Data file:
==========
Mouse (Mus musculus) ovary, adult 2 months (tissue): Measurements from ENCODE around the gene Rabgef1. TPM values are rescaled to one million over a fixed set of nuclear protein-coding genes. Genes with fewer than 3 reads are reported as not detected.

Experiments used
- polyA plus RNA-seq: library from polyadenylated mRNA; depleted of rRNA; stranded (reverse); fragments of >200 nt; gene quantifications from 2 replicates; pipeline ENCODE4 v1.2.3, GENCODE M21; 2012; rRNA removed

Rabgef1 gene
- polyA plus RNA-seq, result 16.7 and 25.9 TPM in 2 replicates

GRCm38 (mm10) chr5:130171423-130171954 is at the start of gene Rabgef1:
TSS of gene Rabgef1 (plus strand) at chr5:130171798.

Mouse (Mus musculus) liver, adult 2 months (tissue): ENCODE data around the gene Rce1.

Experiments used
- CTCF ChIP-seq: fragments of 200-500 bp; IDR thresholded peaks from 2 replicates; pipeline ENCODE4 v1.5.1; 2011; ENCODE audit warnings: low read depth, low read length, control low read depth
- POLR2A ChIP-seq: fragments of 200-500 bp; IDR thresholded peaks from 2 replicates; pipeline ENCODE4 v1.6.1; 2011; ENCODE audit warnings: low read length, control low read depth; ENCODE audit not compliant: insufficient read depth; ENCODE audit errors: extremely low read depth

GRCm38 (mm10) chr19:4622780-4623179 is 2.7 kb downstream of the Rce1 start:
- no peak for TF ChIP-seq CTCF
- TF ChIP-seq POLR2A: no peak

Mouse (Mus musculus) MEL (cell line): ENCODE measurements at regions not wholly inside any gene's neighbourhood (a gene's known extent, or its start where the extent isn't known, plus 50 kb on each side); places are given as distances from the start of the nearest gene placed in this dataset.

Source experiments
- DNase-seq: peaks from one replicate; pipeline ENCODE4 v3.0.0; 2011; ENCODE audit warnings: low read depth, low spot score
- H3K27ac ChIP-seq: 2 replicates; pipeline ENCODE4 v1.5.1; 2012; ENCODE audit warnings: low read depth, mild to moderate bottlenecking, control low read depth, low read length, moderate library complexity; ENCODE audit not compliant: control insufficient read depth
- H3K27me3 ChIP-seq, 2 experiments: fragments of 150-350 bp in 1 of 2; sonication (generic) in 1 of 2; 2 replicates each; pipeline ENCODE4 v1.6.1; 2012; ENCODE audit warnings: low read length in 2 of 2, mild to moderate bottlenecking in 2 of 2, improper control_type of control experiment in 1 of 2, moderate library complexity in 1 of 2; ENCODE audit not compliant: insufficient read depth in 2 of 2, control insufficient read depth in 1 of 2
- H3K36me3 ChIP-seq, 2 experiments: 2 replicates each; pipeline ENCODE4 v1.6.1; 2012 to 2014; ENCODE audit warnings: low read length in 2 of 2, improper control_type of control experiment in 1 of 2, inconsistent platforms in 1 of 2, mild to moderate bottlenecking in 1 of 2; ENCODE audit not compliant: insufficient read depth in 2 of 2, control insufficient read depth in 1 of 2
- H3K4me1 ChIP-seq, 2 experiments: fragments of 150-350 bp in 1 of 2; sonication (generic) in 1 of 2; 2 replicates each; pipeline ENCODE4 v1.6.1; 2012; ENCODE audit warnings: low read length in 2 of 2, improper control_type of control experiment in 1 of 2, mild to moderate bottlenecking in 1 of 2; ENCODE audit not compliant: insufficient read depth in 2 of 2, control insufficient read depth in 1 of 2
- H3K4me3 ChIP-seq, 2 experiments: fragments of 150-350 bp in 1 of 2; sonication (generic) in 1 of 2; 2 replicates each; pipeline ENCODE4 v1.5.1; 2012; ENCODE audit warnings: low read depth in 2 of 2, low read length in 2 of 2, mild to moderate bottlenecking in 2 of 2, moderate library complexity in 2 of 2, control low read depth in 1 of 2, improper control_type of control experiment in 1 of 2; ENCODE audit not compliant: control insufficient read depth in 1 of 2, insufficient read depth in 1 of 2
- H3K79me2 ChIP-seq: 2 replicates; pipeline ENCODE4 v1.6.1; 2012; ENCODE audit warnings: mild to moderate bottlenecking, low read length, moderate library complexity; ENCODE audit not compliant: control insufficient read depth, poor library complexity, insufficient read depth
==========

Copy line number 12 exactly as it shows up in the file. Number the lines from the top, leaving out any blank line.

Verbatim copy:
GRCm38 (mm10) chr19:4622780-4623179 is 2.7 kb downstream of the Rce1 start: